Let’s Get Small: On Loving Miniature Books
“The miniature is mysterious. We wonder how all those parts work when they’re so small. We wonder ‘are they real?'”
I just made a shamelessly sentimental purchase on eBay: a replacement for a tiny dictionary I once found in the toe of my Christmas stocking as a kid: a 2″ x 1-5/8″ Little Webster.
I am holding this miniature book in my hand now. I can’t help but marvel at the crisp clarity of its tiny font and the impossibly thin translucency of all of its 640 perfect-bound pages. I have other dictionaries that are more comprehensive (not to mention the anytime, anyplace access to reference works the Internet enables), but there is something in this book’s scaled-down completeness, the Lilliputian other-worldliness of it as a working object, that makes me love this dictionary not so much as a reference tool, but as a thing.
So, with a hat-tip to Lia Purpura’s brilliant gem of an essay, “On Miniatures” (which you can read in its tiny entirety in The Rose Metal Press Field Guide to Writing Flash Nonfiction, edited by Dinty W. Moore), I’d like to invite you to join me in exploring a few of the many mysteries and wonders of the miniature book.
1. Miniature books can travel through unusual channels.
With reduced dimensions comes increased portability. Some miniature books are so small and lightweight they can be slipped into an envelope alongside a letter, tucked inside a wallet, or—as is the case with the intriguing mini-books crafted by multidisciplinary artist, J. R. Carpenter—sold through a cigarette vending machine.
Smaller than a pack of smokes, many of Carpenter’s tiny books have sold for $2 apiece through rehabbed, coin-operated cigarette machines as part of the Distroboto project in Montreal.
2. Miniature books are kid-friendly.
Sized to fit into small hands, miniature books are perfect for kids. One of my earliest and fondest book memories is collecting the beautifully illustrated “Tales” series by Beatrix Potter.
I remember my sister and I also loved the quirky, boxed, four-volume Nutshell Library by Maurice Sendak, with its intricately illustrated Alligators All Around, Chicken Soup with Rice, One Was Johnny, and Pierre all bundled into one compact 3″ x 4″ package.
(Disclaimer: with covers measuring 5-1/2″ x 4-1/4″, the Beatrix Potter books are not quite true miniatures; 3 or 4 inches is usually the upper limit for this designation… Which brings us to reason #3.)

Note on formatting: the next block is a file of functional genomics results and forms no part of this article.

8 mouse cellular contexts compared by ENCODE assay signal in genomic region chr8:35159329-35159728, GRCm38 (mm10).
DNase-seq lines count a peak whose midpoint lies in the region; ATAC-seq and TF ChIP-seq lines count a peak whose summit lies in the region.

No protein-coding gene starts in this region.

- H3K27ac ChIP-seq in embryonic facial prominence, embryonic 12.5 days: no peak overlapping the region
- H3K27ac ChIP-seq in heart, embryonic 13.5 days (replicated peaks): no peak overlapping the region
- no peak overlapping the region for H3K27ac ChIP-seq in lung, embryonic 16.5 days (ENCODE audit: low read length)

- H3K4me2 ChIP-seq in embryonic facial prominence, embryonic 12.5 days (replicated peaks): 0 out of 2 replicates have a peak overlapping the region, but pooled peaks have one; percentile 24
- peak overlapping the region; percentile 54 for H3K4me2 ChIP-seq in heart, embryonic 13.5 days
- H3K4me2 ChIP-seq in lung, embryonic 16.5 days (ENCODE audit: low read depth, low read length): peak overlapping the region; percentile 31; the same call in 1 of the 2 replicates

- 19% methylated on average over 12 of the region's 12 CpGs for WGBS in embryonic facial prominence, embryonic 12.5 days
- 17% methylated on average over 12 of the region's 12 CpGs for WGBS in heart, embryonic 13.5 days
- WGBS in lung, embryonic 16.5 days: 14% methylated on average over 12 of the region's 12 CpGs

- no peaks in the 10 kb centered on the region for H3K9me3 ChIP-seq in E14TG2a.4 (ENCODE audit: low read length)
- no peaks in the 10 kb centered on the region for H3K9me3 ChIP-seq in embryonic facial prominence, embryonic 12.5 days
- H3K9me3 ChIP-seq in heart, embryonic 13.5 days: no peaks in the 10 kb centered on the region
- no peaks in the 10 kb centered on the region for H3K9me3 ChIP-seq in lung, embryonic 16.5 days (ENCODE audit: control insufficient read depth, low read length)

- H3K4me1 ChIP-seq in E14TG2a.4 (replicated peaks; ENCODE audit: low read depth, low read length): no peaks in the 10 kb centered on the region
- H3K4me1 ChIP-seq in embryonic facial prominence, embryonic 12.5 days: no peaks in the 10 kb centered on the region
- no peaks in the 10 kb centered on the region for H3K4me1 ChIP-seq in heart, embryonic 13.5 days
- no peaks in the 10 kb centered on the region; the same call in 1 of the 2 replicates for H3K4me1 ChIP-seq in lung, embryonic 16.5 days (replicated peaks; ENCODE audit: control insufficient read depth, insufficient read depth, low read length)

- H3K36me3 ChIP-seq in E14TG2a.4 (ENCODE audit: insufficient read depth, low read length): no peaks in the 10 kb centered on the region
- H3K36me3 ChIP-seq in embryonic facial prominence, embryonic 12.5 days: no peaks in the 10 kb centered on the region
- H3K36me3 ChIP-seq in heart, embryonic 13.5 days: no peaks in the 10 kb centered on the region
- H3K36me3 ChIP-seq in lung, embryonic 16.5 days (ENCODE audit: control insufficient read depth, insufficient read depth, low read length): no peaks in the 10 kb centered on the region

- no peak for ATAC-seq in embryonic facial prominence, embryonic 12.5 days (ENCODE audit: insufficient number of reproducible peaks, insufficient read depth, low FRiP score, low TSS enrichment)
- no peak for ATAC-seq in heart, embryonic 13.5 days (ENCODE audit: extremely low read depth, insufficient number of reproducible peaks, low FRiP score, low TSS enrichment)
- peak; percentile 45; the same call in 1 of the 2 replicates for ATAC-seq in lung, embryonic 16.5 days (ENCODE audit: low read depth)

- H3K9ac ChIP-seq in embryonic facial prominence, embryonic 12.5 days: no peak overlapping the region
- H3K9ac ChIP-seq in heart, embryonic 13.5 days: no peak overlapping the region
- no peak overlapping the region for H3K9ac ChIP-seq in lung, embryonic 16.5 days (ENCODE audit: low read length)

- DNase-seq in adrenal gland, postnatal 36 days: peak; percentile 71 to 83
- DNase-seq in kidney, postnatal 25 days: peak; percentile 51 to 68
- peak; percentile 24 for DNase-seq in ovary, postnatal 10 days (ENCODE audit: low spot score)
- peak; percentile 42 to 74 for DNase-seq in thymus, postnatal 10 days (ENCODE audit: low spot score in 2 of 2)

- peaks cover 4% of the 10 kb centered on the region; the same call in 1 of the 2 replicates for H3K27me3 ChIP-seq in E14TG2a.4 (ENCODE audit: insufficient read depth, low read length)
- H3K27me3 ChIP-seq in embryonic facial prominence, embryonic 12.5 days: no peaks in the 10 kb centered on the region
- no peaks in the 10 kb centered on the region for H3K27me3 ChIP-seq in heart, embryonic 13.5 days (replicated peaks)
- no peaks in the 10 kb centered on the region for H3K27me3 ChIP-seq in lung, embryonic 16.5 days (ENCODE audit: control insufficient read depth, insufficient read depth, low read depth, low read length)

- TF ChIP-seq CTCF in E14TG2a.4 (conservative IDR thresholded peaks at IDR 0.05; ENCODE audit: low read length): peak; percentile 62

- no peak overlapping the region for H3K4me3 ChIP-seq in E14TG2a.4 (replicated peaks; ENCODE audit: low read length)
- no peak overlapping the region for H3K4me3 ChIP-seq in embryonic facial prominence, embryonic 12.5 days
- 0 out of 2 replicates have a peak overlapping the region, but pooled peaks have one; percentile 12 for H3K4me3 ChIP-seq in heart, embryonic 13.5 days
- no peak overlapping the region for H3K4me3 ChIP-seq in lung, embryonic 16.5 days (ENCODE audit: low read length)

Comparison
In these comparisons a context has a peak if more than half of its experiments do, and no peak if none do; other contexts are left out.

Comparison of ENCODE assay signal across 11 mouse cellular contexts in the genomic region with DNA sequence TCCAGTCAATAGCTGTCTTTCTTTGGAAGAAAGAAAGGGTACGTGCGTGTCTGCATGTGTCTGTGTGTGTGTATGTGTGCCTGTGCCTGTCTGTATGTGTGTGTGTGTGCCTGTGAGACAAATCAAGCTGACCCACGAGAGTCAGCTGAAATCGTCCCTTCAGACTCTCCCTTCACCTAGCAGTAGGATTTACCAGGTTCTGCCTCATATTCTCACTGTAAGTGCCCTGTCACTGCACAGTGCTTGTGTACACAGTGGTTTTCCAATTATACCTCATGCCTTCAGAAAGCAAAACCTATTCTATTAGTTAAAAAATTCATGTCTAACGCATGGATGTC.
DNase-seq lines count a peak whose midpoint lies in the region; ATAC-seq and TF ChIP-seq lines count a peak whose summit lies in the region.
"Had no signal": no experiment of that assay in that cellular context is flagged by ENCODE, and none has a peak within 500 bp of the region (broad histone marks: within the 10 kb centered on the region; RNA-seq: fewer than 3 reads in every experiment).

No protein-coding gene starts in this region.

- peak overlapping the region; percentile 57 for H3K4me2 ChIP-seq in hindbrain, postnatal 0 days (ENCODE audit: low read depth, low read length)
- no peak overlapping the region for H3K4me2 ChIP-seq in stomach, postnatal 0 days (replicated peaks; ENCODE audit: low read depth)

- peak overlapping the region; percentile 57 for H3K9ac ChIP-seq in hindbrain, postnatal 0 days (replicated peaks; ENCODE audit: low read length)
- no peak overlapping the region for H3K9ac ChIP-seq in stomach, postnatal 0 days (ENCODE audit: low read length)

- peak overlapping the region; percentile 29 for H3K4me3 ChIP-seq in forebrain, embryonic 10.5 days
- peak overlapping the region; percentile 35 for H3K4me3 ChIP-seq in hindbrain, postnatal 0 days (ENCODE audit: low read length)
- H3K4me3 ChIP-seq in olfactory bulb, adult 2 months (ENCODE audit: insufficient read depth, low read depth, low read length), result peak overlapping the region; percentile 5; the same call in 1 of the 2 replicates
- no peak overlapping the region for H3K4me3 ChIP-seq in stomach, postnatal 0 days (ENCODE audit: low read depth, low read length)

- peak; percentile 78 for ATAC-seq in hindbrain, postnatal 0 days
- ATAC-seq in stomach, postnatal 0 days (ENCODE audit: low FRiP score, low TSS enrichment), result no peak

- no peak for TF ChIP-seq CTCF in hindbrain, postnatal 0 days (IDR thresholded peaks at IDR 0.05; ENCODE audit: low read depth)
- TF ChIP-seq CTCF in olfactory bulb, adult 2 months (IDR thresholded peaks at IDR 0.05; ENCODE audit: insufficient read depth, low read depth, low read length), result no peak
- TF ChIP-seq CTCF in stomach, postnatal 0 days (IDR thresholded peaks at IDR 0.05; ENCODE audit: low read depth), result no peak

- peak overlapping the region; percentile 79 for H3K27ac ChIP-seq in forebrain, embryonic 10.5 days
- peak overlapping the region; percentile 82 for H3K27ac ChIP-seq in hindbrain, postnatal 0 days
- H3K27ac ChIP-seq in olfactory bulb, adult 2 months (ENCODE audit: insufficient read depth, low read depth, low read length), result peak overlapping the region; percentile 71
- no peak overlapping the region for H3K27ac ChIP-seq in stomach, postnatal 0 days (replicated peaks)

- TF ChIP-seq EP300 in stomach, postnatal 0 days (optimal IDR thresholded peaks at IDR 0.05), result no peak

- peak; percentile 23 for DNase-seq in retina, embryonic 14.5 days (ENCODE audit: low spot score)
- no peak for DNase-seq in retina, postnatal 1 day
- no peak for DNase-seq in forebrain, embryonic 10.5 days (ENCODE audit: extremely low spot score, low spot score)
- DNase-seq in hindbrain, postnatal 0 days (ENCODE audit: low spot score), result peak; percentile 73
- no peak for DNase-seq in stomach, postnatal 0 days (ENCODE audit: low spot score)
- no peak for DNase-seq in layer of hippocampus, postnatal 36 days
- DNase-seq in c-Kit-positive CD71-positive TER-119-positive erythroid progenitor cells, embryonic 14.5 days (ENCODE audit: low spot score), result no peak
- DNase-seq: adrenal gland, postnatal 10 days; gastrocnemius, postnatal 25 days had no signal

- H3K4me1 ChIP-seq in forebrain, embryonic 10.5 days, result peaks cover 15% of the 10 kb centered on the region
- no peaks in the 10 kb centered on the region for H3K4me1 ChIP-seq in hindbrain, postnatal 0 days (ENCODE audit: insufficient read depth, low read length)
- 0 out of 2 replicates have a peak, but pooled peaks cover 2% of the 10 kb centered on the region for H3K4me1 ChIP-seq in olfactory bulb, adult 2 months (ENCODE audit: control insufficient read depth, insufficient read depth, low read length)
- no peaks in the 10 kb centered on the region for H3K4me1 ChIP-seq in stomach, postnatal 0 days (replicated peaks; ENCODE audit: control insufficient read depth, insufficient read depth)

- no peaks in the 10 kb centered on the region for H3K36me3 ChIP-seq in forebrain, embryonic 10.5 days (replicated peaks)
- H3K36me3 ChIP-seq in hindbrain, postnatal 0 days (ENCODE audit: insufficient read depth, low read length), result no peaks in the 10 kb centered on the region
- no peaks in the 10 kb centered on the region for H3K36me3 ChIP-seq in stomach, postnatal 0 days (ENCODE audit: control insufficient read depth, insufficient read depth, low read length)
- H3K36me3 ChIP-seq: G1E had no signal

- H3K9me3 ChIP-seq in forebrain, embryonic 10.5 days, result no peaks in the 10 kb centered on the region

3. Miniature books have their very own Society.
You can share your appreciation of miniature books by joining the Miniature Book Society. The MBS has a comprehensive website, quarterly newsletter, and an international roster of members. The Society has also set up an online store, whose offerings include the miniature book, Many Littles Make a Much ($25 clothbound; $30 leather), which is all about—you guessed it—miniature books!
4. Miniature books are collectible.
There’s something strangely satisfying about assembling a series of miniature books in a perfectly matched row. (A fact I’m sure isn’t lost on book marketers.)
Maybe it’s a sense of completion and mastery. The world can feel like a chaotic place sometimes. The act of lining things up can feel like a cheery return to orderliness—even if it’s just to the tiniest corner.
From the Beatrix Potter “Tales” books mentioned above, to the Langenscheidt Lilliput dictionaries (first produced in the first half of the last century and available in various combinations of English/German/French/Spanish/Italian/Danish, etc.), to the series of mini paperbacks issued by Penguin to mark the imprint’s 60th anniversary, miniature books are addictively collectible… Which brings us to our final reason….
5. Miniature books don’t take up much shelf space.
Anyone who loves books will eventually confront the dreaded Shelf-Space Dilemma. But one of the beauties of miniature books is there’s always room for one more!
Readers, do you have any favorite mini-books?